Tax planning not a year-round priority for most Canadians

IG Wealth Management CEO underlines the significance of seeking professional tax advice

Tax planning not a year-round priority for most Canadians

Without a year-round tax plan, Canadians are losing a significant chance to maximize their tax returns.

"It's concerning that most don't think about a tax strategy until tax time,” Damon Murchison, President and CEO at IG Wealth Management, said. “Making tax planning a regular activity can help reduce your overall tax bill and help you take advantage of all available tax deductions and credits, allowing you to keep more of your income in your own pocket."

A recent annual tax poll by IG Wealth Management and Pollara Strategic Insights revealed that over one-third (36%) of Canadians believe year-round tax preparation is "not important at all," while only one-fifth (22%) of Canadians make year-round tax planning a priority. Just one in 10 Canadians are extremely confident that they make use of all available tax benefits.

"Everyone who pays taxes can benefit from year-round tax planning as part of their larger financial plan, especially these days given the cost-of-living crisis and a higher interest rate environment," Murchison said.

The poll also revealed that two-fifths (42%) of Canadians do not think about the tax or financial consequences of large purchases like a home, a secondary property, home improvements, or a car.

"Scrambling to make sense of your assets at tax time is inefficient for you and your money," noted Murchison. "It's important to seek out the help of a financial advisor who can help you understand, in advance, the tax implications of larger, more complicated assets and how they fit into your overall financial plan.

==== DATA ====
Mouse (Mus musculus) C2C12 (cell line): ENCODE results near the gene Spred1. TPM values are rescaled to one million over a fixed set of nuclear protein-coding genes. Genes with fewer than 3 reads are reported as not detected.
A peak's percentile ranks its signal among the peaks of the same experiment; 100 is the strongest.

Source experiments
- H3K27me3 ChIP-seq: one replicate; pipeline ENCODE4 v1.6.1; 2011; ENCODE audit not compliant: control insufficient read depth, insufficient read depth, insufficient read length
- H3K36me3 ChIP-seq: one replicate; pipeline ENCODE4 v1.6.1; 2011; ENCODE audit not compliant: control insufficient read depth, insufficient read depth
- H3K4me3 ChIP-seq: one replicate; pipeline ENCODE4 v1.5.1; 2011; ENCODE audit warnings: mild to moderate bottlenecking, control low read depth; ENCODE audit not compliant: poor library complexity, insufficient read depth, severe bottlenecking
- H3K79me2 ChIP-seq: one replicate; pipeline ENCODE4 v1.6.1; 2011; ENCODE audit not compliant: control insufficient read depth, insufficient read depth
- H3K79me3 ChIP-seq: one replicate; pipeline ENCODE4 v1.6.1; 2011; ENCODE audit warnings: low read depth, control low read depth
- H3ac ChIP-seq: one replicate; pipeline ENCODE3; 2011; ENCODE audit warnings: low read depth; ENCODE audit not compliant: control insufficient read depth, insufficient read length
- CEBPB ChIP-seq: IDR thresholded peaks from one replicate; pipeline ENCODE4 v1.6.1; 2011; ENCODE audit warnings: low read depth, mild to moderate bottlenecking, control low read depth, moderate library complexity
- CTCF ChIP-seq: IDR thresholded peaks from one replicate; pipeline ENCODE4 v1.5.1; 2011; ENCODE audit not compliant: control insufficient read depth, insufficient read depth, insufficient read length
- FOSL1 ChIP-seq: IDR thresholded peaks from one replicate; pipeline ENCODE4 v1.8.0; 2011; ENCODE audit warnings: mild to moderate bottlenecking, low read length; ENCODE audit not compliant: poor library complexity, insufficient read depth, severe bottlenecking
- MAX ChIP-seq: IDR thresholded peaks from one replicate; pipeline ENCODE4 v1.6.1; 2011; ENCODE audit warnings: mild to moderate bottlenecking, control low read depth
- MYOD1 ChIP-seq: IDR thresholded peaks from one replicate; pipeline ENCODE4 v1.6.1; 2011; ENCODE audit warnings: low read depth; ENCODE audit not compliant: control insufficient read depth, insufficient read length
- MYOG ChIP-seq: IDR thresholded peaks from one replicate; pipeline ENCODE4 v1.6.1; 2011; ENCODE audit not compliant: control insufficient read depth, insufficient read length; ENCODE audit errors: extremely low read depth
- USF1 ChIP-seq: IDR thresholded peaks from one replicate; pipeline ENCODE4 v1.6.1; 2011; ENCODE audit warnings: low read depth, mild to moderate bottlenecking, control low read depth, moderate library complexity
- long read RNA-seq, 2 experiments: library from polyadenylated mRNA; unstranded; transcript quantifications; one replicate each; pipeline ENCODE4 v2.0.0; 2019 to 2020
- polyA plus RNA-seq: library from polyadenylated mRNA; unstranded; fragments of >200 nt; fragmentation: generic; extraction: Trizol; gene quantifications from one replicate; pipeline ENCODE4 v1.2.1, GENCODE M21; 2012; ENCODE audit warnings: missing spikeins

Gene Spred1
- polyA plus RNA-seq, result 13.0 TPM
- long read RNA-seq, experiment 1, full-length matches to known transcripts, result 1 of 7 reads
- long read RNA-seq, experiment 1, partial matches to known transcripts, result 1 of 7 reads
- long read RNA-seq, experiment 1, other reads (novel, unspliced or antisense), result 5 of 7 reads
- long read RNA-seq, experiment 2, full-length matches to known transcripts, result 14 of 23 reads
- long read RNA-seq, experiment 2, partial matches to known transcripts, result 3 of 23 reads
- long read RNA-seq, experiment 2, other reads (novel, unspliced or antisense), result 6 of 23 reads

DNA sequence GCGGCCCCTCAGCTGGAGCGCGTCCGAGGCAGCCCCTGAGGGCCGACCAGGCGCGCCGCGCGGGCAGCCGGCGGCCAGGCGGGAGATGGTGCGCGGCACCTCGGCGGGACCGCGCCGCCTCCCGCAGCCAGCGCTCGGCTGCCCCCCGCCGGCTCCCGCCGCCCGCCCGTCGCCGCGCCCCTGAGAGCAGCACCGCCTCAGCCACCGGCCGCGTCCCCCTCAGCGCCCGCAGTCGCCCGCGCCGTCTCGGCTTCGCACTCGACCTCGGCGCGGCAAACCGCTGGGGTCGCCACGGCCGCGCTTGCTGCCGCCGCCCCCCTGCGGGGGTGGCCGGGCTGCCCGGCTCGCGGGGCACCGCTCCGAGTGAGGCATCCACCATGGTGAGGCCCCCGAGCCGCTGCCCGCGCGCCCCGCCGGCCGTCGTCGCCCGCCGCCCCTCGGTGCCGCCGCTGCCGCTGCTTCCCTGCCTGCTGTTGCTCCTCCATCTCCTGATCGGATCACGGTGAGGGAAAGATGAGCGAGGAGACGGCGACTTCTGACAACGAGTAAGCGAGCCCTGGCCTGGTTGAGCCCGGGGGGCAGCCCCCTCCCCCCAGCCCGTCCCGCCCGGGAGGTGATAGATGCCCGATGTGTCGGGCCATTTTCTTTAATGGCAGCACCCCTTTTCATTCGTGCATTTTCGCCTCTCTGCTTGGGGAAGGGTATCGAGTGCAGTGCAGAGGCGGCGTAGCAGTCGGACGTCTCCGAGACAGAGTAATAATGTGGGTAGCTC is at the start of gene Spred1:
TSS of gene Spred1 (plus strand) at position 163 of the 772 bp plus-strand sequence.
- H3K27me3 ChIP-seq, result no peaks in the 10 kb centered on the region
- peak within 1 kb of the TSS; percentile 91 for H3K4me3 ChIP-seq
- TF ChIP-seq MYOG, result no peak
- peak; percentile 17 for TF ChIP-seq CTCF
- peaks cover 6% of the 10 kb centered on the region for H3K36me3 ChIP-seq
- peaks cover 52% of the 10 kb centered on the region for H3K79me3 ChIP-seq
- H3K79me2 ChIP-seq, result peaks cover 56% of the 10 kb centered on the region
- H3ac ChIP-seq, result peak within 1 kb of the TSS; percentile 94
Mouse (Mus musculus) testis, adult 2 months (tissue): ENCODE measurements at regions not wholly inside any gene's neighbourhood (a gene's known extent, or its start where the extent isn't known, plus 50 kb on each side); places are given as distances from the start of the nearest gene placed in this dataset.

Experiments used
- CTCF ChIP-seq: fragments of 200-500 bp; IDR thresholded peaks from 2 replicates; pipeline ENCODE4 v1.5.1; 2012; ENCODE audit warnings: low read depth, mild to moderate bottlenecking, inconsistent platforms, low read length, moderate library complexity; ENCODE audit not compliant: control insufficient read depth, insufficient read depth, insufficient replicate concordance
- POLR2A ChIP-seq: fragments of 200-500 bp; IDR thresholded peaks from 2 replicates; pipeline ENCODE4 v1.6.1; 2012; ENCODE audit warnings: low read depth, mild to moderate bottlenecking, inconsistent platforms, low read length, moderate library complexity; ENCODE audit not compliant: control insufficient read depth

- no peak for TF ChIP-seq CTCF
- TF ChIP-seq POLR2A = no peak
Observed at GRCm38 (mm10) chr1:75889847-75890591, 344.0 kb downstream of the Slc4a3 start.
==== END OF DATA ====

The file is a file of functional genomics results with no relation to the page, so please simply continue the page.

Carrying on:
Furthermore, according to the report, 60% of Canadians are making efforts to increase the amount they will get in tax refunds each year, and 85% think that receiving a refund is a huge benefit. Even more, Canadians said they intended to consider their tax return as a "bonus," with more than half (57%) using the money to reward themselves or their families and 44% factoring the refund into their investing plan.

The question is – is bigger better when it comes to tax refunds?

"Contrary to popular belief, having a larger tax refund is not necessarily a good thing," said Murchison. "A tax refund means too much tax was collected from you over the course of the year. Although it might feel nice to receive that money after you've filed, you have lost out on interest, investment, and spending opportunities throughout the year.”

“A financial advisor can create a comprehensive 12-month tax strategy that will help you be more tax-smart over the course of the year, ultimately putting you that much closer to reaching your financial goals," Murchison added.